STAFF REPORT MIANWALI: As a major progress towards securing the latest civil nuclear technology and minimizing the energy shortfall, Pakistan plans to set up seven functional nuclear plants of 1100 MW each by 2030. In this regard, the government has successfully installed the dome of the 325 MW Chashma-4 (C-4) power plant at the Chashma Nuclear Power Complex that marked the completion of civil works at the unit and would be followed by installation of a reactor.

As per the Pakistan government, by 2030 the Pakistan Atomic Energy Comission (PAEC) will be operating four nuclear power plants of 325 to 340 MW and seven nuclear power plants with the capacity of 1100 MW each, in addition to four units of 300 MW, producing a total of 8,900MW.

The power generated through C-3 and C-4 (650 MW) will be linked to national grid by 2016. Pakistan would install more nuclear power plants to generate 42000 MW under its Vision 2050.

The China National Nuclear Cooperation (CNNC) has committed $6.5 billion financing for the construction of a major nuclear power project in the port city of Karachi, which will have two reactors with a capacity of 1,100 megawatts each.

While giving briefing to media at the dome laying ceremony, Chairman PAEC Dr. Ansar Parvez said that nuclear power has taken firm footing and would help alleviate energy crisis in the country.

He also said that Chashma-IV is said to be four months ahead of the schedule and would become operational in 2016 along with another unit of equal capacity that is being installed at the same venue – Chashma-III.

With reference to the power generation cost, Dr. Ansar Parvez said that in the prevailing situation when the power tariffs are unbearable, the power generation of this nuclear plant would be around Rs. 7/kwh. He also said that this cost would come down after the prescribed period as this price includes repayment of the project loan.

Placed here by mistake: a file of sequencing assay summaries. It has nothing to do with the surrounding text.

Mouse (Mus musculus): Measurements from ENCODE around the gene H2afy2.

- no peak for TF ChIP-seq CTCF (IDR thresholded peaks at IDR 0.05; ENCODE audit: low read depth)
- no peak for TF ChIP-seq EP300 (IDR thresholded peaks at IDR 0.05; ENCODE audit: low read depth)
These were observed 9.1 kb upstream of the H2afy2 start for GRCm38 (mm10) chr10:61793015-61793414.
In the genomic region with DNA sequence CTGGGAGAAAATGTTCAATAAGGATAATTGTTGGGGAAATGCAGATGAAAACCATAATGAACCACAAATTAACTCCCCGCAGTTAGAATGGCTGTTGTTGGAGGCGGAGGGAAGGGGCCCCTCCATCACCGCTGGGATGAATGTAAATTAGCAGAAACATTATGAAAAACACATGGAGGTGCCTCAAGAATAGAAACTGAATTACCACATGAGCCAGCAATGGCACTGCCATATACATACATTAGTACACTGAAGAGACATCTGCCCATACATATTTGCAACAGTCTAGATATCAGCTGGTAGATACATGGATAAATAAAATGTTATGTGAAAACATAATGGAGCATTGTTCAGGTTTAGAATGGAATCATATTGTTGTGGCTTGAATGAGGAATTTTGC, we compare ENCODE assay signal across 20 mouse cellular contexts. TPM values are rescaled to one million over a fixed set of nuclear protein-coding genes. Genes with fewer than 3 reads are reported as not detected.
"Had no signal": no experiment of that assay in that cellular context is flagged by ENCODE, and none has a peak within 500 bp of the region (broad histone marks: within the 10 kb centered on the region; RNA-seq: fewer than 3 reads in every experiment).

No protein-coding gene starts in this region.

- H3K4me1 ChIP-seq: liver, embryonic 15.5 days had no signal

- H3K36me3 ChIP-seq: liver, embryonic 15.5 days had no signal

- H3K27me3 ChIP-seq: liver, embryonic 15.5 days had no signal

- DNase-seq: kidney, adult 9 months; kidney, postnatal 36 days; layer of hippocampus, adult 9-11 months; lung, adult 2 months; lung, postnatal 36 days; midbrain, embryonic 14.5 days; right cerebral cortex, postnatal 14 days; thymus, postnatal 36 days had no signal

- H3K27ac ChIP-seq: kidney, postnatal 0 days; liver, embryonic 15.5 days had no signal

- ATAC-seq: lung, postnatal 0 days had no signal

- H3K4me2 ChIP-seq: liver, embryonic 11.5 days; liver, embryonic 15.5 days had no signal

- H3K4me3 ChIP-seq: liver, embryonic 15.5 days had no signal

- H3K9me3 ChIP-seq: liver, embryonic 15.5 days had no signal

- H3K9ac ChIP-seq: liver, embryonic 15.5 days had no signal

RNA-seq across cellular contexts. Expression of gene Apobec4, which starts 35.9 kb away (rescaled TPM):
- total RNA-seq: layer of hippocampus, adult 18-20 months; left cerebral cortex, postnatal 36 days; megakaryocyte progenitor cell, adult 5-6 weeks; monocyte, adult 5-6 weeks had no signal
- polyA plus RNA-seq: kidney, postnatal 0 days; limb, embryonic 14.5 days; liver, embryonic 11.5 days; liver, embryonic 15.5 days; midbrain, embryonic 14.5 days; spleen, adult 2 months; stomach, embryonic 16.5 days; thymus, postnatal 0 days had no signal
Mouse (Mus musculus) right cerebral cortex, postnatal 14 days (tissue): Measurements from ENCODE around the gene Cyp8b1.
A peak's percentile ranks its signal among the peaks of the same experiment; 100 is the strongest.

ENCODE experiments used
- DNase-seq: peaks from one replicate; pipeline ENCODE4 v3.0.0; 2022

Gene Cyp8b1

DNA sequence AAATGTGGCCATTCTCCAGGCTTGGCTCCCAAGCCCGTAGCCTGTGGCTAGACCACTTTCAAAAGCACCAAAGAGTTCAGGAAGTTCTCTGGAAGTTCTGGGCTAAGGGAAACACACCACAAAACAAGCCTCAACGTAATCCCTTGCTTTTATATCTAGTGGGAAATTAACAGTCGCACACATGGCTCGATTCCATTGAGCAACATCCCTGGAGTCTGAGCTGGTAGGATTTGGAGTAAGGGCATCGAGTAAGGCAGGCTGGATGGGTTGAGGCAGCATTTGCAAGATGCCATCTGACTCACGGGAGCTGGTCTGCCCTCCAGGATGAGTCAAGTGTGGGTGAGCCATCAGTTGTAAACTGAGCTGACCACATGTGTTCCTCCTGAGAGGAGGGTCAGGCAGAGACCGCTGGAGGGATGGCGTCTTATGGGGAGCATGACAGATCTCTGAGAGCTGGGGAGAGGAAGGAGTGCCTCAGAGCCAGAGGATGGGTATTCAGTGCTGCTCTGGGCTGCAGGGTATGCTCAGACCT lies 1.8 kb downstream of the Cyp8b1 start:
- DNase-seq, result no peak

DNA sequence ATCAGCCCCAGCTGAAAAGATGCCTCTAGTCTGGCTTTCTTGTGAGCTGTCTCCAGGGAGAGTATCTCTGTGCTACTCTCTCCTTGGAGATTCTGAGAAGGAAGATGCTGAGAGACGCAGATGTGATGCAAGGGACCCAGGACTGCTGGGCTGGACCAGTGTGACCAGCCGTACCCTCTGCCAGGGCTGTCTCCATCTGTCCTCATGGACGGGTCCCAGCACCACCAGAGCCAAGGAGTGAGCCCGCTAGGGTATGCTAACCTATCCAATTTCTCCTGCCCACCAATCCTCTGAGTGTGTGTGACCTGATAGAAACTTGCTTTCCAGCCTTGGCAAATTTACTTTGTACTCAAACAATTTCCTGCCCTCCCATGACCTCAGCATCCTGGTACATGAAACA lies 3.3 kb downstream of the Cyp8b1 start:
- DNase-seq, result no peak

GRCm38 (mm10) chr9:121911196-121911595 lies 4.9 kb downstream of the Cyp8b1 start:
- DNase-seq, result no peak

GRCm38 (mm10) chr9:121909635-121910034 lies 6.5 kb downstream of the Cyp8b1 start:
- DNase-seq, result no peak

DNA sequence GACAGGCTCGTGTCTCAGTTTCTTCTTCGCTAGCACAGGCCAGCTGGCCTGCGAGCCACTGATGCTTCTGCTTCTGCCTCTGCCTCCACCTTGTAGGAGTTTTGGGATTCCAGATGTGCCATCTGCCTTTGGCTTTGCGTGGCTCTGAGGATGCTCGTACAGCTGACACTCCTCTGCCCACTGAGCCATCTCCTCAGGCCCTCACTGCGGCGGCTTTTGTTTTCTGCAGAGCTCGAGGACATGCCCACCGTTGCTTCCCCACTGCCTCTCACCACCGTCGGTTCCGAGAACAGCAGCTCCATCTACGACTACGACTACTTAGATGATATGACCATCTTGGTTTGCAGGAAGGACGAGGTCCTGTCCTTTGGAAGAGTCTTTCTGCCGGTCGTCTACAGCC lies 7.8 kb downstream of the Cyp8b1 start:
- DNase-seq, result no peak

Similarly, he revealed, by producing 1100MW from nuclear power plant would save one billion dollars against the thermal power plant generation.

About the constant power shortfall, the PAEC chairman said that if we do not opt for this option, which is the future source of power generation, the cost of power outages would be about 10 times more of the nuclear power generation cost.

Regarding the safety of these plants, he explained since the technology used for these plants is of higher quality, the spread of nuclear radiation is almost zero as the Chashma-I and II installed about over 40 years back could produce only a minor nuclear waste.

Chashma-III and Chashma-IV are the last of the 340MW plants being installed in Pakistan which is now moving towards large-scale units.

Dr Parvez said that units of 300MW would no longer be installed after completion of Chashma-IV. The Kanupp-I, the 125MW facility and the first one set up in the country, he said, would meanwhile be wound up after Kanupp-II became operational.

The design life of Kanupp-I ended in 2002 and the plant was re-licensed by the Pakistan Nuclear Regulatory Authority in 2004 after upgrades. “The Kanupp-II and Kanupp-III will lay foundation of large-sized nuclear power plants,” he said.

In 1970s, Pakistan was the worlds 15th state to get the nuclear technology for power generation. In 1976, embargoes were slapped on Pakistan and the work on this nuclear plant had got suspended. However, after a long 30-year hectic research, the country could indigenously produce the fuel and make spares in 2002 to run this plant.

At the ceremony, Pakistan and China have affirmed their resolve to enhance cooperation in the area of civil nuclear cooperation in order to resolve the debilitating power crisis in the country.

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